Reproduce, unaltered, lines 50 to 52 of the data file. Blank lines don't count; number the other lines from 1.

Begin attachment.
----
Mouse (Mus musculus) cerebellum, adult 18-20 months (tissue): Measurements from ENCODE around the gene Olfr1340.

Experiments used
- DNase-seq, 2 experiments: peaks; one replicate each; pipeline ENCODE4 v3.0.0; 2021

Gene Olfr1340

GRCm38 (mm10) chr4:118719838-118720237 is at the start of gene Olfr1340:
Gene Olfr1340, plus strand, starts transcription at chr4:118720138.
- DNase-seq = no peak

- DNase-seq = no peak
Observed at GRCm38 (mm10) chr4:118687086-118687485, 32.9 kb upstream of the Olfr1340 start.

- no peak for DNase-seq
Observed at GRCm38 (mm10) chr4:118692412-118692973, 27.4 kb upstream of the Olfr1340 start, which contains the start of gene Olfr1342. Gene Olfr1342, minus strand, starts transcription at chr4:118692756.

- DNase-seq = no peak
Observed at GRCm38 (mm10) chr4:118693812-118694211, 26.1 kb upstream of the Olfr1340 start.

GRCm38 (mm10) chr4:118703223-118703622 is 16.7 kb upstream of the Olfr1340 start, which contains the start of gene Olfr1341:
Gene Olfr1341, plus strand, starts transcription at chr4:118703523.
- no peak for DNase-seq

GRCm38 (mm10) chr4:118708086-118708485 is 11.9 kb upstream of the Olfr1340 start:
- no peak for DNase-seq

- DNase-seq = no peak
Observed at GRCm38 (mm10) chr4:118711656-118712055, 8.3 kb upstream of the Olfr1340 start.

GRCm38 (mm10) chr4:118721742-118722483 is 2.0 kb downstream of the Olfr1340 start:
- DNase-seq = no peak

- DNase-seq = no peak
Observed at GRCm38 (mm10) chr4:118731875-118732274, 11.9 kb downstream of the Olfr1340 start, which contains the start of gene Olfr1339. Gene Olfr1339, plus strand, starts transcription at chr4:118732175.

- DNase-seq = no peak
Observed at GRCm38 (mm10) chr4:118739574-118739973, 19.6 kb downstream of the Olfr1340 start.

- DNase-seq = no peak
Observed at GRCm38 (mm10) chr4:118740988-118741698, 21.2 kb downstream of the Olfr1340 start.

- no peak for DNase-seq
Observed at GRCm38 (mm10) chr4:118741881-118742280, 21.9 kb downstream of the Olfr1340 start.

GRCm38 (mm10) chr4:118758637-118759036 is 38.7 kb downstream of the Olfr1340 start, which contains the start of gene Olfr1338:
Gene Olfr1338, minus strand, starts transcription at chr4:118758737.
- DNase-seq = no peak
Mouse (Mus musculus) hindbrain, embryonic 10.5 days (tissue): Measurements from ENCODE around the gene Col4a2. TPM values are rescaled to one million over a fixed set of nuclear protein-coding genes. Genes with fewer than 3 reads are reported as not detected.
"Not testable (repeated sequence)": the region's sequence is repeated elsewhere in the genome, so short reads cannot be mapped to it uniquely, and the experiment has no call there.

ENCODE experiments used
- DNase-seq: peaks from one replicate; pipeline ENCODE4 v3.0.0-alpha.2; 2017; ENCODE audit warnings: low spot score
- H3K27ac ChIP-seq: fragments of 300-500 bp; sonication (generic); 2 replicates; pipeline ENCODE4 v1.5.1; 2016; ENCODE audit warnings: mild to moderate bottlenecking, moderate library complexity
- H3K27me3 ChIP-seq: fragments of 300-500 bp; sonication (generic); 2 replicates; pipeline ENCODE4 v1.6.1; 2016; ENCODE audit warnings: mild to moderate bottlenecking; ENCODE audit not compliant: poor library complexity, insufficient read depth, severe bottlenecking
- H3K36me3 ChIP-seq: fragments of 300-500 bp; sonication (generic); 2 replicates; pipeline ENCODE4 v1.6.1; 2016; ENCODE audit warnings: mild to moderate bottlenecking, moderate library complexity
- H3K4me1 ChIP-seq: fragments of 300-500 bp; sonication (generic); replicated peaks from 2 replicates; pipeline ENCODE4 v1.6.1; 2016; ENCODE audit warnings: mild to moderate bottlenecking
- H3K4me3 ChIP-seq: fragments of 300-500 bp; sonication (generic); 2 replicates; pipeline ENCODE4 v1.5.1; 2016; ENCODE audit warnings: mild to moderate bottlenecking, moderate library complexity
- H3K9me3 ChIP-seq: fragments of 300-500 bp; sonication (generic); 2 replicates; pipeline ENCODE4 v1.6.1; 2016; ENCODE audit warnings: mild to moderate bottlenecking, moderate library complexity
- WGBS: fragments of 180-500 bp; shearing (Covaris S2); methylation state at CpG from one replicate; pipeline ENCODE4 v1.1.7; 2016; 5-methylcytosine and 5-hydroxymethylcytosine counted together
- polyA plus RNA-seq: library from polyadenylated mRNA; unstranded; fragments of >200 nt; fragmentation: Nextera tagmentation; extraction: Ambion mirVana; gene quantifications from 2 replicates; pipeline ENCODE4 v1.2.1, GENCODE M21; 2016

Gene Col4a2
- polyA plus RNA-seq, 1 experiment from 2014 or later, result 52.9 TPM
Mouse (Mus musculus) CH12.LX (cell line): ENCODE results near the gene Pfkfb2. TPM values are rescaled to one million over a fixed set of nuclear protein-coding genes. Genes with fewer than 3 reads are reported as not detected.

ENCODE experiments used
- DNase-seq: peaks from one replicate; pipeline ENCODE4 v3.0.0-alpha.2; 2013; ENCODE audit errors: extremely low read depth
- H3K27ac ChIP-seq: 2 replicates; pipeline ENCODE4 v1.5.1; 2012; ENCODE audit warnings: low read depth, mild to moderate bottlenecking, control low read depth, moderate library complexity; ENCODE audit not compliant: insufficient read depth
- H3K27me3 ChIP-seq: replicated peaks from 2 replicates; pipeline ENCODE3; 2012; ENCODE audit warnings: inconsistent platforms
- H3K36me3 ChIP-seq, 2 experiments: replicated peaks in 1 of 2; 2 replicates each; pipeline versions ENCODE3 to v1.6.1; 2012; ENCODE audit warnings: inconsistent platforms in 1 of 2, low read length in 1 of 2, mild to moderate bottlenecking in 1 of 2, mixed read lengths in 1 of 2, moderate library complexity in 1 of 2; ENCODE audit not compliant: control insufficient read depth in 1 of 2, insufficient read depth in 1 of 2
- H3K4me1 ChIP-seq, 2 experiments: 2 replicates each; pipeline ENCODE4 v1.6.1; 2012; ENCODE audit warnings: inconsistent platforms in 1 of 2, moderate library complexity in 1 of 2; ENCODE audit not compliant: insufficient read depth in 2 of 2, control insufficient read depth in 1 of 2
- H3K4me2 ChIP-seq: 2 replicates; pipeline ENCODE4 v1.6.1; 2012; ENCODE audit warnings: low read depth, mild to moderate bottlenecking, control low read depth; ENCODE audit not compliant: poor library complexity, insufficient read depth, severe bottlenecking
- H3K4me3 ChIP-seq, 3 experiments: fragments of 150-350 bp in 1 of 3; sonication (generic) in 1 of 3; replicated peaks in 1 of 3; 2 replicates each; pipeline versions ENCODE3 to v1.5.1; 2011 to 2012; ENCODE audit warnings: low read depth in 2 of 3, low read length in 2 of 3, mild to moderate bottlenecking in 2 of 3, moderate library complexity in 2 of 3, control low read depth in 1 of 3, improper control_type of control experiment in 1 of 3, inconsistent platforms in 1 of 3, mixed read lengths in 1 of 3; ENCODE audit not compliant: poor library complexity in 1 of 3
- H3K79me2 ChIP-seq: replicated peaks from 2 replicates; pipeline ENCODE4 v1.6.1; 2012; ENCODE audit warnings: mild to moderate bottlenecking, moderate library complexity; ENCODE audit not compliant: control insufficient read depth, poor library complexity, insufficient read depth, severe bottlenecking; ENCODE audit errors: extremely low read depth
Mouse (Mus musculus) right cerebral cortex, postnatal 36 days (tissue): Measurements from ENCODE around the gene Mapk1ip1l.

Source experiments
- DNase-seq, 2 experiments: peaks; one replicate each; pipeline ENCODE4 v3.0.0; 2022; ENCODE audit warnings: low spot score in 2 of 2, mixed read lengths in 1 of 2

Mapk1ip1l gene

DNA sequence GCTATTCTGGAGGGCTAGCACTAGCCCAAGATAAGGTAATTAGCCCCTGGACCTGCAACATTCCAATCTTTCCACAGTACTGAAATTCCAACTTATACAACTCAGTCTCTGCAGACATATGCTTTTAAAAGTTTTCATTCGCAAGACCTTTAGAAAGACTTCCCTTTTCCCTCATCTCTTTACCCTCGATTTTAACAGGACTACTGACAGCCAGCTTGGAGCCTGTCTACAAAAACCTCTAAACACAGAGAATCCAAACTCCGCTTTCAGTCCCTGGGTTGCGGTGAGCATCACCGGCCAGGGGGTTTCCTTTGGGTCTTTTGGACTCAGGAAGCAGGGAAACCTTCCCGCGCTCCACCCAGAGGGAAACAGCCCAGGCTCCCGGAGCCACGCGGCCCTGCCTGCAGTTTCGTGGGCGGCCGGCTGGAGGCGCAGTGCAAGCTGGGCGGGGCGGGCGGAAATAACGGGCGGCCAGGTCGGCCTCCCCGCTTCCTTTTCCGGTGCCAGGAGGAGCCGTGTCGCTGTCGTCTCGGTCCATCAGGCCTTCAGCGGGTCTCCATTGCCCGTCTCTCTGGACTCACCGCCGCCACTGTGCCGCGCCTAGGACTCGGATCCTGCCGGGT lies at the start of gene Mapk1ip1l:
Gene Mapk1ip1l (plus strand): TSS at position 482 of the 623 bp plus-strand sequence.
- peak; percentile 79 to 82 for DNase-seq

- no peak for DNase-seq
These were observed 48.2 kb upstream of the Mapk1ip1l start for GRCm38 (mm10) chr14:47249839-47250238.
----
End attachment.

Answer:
- DNase-seq: peaks from one replicate; pipeline ENCODE4 v3.0.0-alpha.2; 2013; ENCODE audit errors: extremely low read depth
- H3K27ac ChIP-seq: 2 replicates; pipeline ENCODE4 v1.5.1; 2012; ENCODE audit warnings: low read depth, mild to moderate bottlenecking, control low read depth, moderate library complexity; ENCODE audit not compliant: insufficient read depth
- H3K27me3 ChIP-seq: replicated peaks from 2 replicates; pipeline ENCODE3; 2012; ENCODE audit warnings: inconsistent platforms